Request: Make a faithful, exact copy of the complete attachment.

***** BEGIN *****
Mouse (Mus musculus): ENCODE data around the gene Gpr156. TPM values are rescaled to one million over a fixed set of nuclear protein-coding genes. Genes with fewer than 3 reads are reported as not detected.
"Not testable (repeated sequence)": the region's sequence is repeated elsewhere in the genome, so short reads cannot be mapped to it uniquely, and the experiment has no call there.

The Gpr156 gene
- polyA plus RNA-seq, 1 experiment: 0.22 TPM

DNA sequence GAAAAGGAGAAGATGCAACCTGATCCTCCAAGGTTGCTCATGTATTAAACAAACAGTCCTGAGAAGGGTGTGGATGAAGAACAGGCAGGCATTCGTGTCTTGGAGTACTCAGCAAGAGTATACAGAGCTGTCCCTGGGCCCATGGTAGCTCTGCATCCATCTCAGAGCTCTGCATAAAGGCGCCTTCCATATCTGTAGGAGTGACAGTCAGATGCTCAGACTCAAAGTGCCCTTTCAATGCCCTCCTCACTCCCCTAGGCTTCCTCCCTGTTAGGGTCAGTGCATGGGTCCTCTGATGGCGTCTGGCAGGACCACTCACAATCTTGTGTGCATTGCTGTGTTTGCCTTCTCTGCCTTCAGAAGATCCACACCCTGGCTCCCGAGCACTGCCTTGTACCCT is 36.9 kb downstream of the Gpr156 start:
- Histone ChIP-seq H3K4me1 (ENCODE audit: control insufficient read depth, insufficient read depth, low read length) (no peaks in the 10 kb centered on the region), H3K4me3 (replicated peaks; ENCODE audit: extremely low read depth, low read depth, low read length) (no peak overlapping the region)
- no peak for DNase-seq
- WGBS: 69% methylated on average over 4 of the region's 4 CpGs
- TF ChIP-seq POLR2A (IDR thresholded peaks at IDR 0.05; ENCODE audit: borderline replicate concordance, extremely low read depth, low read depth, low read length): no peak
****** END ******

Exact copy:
Mouse (Mus musculus): ENCODE data around the gene Gpr156. TPM values are rescaled to one million over a fixed set of nuclear protein-coding genes. Genes with fewer than 3 reads are reported as not detected.
"Not testable (repeated sequence)": the region's sequence is repeated elsewhere in the genome, so short reads cannot be mapped to it uniquely, and the experiment has no call there.

The Gpr156 gene
- polyA plus RNA-seq, 1 experiment: 0.22 TPM

DNA sequence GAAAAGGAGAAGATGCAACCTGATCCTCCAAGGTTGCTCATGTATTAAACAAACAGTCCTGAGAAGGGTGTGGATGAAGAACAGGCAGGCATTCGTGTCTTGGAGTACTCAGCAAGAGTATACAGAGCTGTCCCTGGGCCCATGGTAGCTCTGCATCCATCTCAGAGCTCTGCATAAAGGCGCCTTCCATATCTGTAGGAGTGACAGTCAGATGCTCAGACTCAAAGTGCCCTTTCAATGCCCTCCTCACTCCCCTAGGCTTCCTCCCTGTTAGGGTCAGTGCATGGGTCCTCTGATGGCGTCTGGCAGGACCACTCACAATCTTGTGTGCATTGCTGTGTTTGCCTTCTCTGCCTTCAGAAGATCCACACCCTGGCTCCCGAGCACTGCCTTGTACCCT is 36.9 kb downstream of the Gpr156 start:
- Histone ChIP-seq H3K4me1 (ENCODE audit: control insufficient read depth, insufficient read depth, low read length) (no peaks in the 10 kb centered on the region), H3K4me3 (replicated peaks; ENCODE audit: extremely low read depth, low read depth, low read length) (no peak overlapping the region)
- no peak for DNase-seq
- WGBS: 69% methylated on average over 4 of the region's 4 CpGs
- TF ChIP-seq POLR2A (IDR thresholded peaks at IDR 0.05; ENCODE audit: borderline replicate concordance, extremely low read depth, low read depth, low read length): no peak